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Queen’s survey reveals high rates of mental ill health in NI amidst current COVID-19 pandemic

The research survey from Queen’s University Belfast explored the psychological impact of lockdown and the COVID-19 pandemic on people in Northern Ireland.

The research survey from Queen’s University Belfast explored the psychological impact of lockdown and the COVID-19 pandemic on people in Northern Ireland 

The survey found that within 470 people, one third of people in Northern Ireland meet the criteria for anxiety (30 per cent) and depression (33 per cent), and one in five (20 per cent) meet the criteria for COVID-19 related PTSD due to the current pandemic.  

The study was led by Professor Chérie Armour and researchers from the Stress, Trauma And Research Conditions (STARC) research lab at Queen’s University. The research team conducted a month-long online research study to determine how many people were experiencing anxiety, depression and post-trauma symptoms and if particular groups were more at risk for mental ill health than others 

Talking about the study, Professor Chérie Armour said: “The rates of self-reported anxiety, depression and COVID-19 related symptoms during the first month of lockdown are quite striking within our Northern Ireland specific data. They are comparable yet slightly higher than the rates reported in UK studies; mostly collecting data from England. This is understandable since Northern Ireland has previously reported a 25 per cent higher prevalence of mental ill health compared to England and our results have shown those with pre-existing mental health conditions are most at risk”.   

The main aim was to investigate the impact of the COVID-19 outbreak on mental health, as well as investigating attitudes and concerns about aspects related to the government and the health services ability to manage the situation.  

The team collected data from over 2,500 people across the UK of which 470 people were living in Northern Ireland. This is the largest data collection exercise on COVID-19 related mental health in Northern Ireland to date.  

The survey results revealed that the most at risk groups for mental ill health during the first month of lockdown included those with pre-existing mental health conditions, key workers, those who consume a high volume of COVID-19 related information via the media, younger people, and those who are highly concerned about infection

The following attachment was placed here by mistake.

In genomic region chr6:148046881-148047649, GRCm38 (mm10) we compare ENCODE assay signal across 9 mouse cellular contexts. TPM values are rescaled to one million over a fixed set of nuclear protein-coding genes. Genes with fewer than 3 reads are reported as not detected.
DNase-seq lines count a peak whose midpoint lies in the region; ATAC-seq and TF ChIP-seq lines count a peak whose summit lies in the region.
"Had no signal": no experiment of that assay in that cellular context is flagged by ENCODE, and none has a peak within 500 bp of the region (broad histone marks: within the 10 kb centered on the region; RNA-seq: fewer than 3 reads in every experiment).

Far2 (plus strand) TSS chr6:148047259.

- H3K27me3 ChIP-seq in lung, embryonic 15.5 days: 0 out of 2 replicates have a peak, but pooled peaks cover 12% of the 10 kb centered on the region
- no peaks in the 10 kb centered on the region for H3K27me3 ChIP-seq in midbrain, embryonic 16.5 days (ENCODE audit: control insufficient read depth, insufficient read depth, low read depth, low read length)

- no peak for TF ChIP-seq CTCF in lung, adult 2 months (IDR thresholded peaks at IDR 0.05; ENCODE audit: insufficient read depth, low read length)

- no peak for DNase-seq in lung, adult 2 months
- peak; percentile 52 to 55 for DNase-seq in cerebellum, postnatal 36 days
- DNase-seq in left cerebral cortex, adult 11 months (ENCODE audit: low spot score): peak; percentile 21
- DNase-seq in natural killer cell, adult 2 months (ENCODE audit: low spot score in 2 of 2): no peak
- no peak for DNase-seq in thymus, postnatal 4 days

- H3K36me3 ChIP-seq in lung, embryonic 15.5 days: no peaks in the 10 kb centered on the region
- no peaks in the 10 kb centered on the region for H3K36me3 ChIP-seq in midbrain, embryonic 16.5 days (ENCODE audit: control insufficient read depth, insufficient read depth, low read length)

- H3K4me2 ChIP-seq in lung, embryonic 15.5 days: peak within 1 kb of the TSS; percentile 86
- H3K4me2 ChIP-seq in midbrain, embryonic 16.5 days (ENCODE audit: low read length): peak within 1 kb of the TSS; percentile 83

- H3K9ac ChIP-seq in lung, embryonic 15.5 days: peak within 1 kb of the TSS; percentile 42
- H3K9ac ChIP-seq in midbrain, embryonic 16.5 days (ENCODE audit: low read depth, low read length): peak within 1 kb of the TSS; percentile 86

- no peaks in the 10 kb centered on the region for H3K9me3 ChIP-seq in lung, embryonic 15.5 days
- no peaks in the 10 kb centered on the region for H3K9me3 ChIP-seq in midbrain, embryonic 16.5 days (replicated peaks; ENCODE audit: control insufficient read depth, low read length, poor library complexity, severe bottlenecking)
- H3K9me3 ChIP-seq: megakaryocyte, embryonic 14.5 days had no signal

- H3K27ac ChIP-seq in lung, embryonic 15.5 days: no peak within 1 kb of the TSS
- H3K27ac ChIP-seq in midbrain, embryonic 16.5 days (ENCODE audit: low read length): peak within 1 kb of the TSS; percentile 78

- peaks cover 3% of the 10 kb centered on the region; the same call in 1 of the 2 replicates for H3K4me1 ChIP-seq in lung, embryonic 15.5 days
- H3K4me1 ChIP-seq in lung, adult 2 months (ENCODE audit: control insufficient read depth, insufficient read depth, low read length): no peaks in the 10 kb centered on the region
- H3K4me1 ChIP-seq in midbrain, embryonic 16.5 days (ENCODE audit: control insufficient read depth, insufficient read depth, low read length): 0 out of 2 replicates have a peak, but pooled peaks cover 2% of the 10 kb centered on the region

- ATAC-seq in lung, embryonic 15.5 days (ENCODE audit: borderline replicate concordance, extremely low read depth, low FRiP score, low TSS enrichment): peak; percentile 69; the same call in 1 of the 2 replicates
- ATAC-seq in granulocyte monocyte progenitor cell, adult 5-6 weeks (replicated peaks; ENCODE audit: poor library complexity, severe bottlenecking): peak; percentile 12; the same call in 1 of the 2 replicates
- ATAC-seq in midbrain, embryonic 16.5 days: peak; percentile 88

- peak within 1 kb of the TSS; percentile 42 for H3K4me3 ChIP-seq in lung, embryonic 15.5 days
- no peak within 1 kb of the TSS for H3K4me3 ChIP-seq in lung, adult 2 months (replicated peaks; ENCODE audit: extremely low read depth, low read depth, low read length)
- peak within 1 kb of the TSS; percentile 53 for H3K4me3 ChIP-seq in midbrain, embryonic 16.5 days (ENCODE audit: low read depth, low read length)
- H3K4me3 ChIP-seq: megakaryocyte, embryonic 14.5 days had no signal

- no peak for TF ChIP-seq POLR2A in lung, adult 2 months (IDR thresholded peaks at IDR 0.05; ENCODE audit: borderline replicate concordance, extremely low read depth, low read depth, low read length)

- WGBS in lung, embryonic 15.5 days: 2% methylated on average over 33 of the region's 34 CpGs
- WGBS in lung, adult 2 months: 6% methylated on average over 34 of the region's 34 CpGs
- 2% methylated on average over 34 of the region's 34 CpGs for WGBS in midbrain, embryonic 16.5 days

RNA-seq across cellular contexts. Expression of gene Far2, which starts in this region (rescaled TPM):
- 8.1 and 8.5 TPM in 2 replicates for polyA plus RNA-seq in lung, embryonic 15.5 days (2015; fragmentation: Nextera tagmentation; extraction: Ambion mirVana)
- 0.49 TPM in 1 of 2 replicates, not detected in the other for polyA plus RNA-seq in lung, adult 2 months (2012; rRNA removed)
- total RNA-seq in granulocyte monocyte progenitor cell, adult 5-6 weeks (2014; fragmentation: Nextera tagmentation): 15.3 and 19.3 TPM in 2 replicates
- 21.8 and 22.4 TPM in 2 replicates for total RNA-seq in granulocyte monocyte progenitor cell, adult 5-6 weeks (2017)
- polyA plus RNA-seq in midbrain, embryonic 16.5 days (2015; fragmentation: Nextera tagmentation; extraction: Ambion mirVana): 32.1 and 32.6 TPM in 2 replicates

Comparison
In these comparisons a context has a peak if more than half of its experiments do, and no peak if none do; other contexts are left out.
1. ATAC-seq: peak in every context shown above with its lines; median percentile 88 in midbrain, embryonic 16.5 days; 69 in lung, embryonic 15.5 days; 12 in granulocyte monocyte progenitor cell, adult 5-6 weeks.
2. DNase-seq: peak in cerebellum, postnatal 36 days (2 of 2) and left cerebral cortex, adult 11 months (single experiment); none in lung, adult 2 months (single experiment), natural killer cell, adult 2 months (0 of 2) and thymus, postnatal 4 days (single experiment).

The survey also asked about several COVID-19 related worries and attitudes.  

The additional key findings include:  

Almost three-quarters (72 per cent) stated that they were highly concerned about the ability of the health service to care for COVID-19 patients if the situation was to worsen Approximately half of respondents (49 per cent) said they were highly concerned about the Government’s ability to manage the situation.  One in two people (50 per cent) were highly concerned about the financial implications of the outbreak; particularly those who reported a self-perceived lower than average income. 

At the time of completing the survey, 68 per cent of respondents who were non-keyworkers were self-isolating. One in five (21 per cent) knew someone who had been diagnosed with the virus but in contrast, only two people reported having been diagnosed themselves.   

Professor Armour added: “Given the pressure on keyworkers during these uncertain times we expected to find that being a keyworker would increase the risk for mental health outcomes and the data supports this. Other groups such as younger people were also shown to be at risk. Government bodies, mental health support organisations and relevant decision-makers must be mindful of these at-risk and potentially hard to reach groups when managing the COVID-19 response. 

Based on the figures reported in this study related to mental ill health during lockdown and our understanding that many people may be experiencing psychological distress but not meet the criteria for mental ill health currently, funding should be provided for an uplift to the mental health workforce to support the potential influx of individuals needing mental health support”.  

Featured Expert
Photo: Professor Cherie Armour

Professor Cherie Armour

Professor of Psychological Trauma and Mental Health in the School of Psychology
School of Psychology

Media inquiries to Sarah Beveridge at Queen's Communications Office on Tel: 07795 353874 or email